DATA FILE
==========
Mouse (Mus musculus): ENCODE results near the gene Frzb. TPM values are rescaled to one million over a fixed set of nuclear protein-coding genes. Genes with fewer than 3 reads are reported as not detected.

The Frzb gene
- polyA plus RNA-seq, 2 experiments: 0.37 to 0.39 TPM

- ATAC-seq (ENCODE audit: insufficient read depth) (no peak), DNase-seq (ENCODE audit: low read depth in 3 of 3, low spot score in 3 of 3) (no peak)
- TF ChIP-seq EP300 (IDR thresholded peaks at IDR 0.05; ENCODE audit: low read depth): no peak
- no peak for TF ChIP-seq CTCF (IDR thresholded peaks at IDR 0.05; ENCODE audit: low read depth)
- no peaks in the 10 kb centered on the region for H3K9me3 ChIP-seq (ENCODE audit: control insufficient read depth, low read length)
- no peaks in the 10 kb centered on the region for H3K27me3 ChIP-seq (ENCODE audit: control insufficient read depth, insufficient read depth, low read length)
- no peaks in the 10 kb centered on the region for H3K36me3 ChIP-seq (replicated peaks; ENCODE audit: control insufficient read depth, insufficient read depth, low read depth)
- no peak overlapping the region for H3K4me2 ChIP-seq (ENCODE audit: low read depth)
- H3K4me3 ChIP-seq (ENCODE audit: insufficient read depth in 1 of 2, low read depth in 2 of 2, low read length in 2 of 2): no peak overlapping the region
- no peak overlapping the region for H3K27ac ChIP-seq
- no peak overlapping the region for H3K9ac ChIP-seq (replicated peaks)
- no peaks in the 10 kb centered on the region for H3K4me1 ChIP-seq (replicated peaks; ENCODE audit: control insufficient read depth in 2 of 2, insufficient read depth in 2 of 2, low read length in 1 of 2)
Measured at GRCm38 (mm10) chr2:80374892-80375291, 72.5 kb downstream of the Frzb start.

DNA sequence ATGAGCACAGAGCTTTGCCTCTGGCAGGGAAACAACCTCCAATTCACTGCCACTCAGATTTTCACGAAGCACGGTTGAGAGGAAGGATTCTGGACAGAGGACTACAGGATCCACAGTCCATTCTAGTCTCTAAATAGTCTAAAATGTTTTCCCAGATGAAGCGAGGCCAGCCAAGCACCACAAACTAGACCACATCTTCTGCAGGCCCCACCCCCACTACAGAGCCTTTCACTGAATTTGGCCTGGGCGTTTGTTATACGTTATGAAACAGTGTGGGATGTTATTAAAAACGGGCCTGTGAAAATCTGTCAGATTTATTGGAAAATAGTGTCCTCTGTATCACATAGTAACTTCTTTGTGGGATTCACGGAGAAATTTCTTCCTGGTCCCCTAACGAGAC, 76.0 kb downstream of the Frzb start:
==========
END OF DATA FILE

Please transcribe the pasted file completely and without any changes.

Mouse (Mus musculus): ENCODE results near the gene Frzb. TPM values are rescaled to one million over a fixed set of nuclear protein-coding genes. Genes with fewer than 3 reads are reported as not detected.

The Frzb gene
- polyA plus RNA-seq, 2 experiments: 0.37 to 0.39 TPM

- ATAC-seq (ENCODE audit: insufficient read depth) (no peak), DNase-seq (ENCODE audit: low read depth in 3 of 3, low spot score in 3 of 3) (no peak)
- TF ChIP-seq EP300 (IDR thresholded peaks at IDR 0.05; ENCODE audit: low read depth): no peak
- no peak for TF ChIP-seq CTCF (IDR thresholded peaks at IDR 0.05; ENCODE audit: low read depth)
- no peaks in the 10 kb centered on the region for H3K9me3 ChIP-seq (ENCODE audit: control insufficient read depth, low read length)
- no peaks in the 10 kb centered on the region for H3K27me3 ChIP-seq (ENCODE audit: control insufficient read depth, insufficient read depth, low read length)
- no peaks in the 10 kb centered on the region for H3K36me3 ChIP-seq (replicated peaks; ENCODE audit: control insufficient read depth, insufficient read depth, low read depth)
- no peak overlapping the region for H3K4me2 ChIP-seq (ENCODE audit: low read depth)
- H3K4me3 ChIP-seq (ENCODE audit: insufficient read depth in 1 of 2, low read depth in 2 of 2, low read length in 2 of 2): no peak overlapping the region
- no peak overlapping the region for H3K27ac ChIP-seq
- no peak overlapping the region for H3K9ac ChIP-seq (replicated peaks)
- no peaks in the 10 kb centered on the region for H3K4me1 ChIP-seq (replicated peaks; ENCODE audit: control insufficient read depth in 2 of 2, insufficient read depth in 2 of 2, low read length in 1 of 2)
Measured at GRCm38 (mm10) chr2:80374892-80375291, 72.5 kb downstream of the Frzb start.

DNA sequence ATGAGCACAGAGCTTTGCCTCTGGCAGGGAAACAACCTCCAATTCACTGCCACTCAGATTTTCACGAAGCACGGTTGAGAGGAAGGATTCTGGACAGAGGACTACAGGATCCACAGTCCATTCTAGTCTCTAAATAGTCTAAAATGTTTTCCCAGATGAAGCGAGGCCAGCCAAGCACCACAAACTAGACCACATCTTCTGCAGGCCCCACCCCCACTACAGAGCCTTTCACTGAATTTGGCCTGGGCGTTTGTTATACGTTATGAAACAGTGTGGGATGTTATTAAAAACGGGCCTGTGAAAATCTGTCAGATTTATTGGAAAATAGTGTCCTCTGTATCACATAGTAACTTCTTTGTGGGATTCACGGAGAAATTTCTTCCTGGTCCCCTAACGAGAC, 76.0 kb downstream of the Frzb start: